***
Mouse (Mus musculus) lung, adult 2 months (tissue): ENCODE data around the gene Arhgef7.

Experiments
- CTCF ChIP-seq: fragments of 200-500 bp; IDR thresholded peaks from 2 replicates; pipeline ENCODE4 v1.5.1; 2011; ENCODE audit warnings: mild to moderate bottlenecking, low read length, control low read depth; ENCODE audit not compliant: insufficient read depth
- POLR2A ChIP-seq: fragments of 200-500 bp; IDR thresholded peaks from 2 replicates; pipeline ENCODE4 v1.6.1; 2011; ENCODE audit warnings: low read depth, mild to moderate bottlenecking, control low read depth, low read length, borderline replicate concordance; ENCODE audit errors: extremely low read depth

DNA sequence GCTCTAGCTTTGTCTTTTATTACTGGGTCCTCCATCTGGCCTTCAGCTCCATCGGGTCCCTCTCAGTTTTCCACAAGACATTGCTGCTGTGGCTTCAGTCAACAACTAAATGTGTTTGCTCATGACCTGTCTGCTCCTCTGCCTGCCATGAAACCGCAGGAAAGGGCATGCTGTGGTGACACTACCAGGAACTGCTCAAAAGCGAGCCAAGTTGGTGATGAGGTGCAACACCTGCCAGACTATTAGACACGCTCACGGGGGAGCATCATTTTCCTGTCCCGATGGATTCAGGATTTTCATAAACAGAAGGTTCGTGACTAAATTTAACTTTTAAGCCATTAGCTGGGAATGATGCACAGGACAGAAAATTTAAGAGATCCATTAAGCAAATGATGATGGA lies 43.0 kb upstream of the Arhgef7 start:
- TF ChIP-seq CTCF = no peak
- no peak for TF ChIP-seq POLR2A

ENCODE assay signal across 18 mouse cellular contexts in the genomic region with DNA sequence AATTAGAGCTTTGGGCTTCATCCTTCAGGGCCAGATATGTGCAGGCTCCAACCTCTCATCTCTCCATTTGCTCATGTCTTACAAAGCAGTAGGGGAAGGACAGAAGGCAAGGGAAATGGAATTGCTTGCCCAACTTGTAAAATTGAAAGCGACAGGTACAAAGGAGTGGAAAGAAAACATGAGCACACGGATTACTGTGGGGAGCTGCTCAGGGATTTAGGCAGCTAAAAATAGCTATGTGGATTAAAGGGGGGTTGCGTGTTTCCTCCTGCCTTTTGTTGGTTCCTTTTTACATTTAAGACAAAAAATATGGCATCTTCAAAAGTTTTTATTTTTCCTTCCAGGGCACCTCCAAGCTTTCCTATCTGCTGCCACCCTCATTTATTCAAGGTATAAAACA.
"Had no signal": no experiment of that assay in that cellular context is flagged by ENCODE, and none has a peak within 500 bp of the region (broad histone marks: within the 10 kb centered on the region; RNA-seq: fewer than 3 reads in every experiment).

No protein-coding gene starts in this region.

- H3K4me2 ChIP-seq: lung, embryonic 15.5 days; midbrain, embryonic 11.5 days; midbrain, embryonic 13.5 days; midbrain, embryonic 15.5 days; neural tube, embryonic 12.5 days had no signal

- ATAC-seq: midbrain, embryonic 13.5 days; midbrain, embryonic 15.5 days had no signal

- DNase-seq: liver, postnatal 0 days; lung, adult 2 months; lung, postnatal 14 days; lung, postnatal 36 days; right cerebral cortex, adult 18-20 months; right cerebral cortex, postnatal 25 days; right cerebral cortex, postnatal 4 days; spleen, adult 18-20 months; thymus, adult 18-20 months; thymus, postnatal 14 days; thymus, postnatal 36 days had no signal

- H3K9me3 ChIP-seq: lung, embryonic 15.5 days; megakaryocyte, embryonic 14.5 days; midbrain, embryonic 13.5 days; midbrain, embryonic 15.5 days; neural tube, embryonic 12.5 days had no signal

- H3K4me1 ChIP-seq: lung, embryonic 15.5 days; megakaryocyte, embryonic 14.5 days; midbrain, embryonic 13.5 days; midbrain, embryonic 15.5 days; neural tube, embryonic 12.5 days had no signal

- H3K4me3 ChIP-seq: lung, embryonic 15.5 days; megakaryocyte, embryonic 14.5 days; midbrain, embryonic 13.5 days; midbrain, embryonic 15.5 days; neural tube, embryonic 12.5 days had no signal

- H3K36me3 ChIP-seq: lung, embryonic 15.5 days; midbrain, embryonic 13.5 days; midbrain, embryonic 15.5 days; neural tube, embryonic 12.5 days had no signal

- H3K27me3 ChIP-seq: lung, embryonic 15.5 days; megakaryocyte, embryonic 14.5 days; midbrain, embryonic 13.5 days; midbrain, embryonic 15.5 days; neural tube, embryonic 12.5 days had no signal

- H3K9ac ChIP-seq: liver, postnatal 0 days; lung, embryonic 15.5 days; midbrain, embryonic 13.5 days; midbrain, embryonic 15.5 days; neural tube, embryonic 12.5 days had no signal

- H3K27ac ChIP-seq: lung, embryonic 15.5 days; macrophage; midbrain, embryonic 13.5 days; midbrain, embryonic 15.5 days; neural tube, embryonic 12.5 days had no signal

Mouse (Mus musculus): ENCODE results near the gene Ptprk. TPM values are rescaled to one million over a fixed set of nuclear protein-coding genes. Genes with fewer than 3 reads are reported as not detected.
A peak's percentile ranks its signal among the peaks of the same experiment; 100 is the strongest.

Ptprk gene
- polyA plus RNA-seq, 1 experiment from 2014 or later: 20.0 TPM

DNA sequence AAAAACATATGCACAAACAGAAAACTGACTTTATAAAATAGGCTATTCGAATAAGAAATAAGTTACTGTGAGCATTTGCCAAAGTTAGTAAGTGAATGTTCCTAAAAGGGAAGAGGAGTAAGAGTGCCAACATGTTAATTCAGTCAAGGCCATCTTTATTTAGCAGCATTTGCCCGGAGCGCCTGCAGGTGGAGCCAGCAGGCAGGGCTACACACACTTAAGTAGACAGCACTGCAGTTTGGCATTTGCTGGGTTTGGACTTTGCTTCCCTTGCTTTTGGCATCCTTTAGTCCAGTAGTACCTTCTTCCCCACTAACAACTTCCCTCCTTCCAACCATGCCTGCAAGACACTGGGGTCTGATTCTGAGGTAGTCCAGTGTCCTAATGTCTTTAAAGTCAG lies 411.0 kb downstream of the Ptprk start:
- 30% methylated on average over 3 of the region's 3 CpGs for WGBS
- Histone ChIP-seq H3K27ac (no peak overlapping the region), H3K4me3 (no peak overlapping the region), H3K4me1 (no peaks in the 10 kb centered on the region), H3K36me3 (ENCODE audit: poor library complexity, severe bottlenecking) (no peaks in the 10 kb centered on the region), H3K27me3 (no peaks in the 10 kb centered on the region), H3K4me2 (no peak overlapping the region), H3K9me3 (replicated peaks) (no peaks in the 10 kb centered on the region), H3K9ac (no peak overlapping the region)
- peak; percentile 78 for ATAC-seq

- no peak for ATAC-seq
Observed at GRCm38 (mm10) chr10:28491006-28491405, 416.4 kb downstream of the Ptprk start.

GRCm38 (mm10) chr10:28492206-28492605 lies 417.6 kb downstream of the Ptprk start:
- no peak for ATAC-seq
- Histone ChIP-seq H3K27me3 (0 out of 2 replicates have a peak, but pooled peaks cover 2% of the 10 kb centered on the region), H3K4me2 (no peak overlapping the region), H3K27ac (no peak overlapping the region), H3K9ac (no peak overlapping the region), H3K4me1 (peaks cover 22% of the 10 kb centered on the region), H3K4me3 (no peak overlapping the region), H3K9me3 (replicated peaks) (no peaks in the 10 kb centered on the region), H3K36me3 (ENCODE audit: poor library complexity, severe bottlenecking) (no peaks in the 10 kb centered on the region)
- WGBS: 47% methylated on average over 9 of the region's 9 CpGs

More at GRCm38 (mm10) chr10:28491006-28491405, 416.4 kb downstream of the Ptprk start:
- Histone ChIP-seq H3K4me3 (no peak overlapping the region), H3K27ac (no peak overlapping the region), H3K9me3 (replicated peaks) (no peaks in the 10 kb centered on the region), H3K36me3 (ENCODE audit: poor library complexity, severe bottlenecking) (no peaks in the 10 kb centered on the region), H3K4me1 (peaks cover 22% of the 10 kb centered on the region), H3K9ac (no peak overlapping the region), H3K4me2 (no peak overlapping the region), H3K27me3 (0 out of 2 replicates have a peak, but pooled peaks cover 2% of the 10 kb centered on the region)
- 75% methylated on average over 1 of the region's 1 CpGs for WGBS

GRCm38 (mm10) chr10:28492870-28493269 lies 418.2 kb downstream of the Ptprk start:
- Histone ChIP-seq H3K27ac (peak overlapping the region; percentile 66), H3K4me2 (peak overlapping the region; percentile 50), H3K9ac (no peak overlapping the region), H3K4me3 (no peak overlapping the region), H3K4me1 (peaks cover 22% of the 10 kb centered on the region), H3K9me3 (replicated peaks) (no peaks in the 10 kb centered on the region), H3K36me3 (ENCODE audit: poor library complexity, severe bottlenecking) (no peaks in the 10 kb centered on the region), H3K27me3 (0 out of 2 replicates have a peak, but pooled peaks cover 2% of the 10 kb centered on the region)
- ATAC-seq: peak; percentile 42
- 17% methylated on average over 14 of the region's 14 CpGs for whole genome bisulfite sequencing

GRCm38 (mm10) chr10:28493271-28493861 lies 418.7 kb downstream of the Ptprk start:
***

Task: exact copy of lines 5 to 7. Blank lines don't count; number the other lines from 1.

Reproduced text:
DNA sequence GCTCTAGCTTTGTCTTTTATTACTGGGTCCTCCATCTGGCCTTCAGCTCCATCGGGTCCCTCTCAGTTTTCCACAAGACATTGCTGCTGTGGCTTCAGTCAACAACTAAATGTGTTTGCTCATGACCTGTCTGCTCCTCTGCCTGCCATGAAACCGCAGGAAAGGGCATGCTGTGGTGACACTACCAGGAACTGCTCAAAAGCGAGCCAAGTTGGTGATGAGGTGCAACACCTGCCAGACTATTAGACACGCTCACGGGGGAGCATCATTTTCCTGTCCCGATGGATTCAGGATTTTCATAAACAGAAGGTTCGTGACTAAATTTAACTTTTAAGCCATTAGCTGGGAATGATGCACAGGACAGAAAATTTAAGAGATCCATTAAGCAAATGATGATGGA lies 43.0 kb upstream of the Arhgef7 start:
- TF ChIP-seq CTCF = no peak
- no peak for TF ChIP-seq POLR2A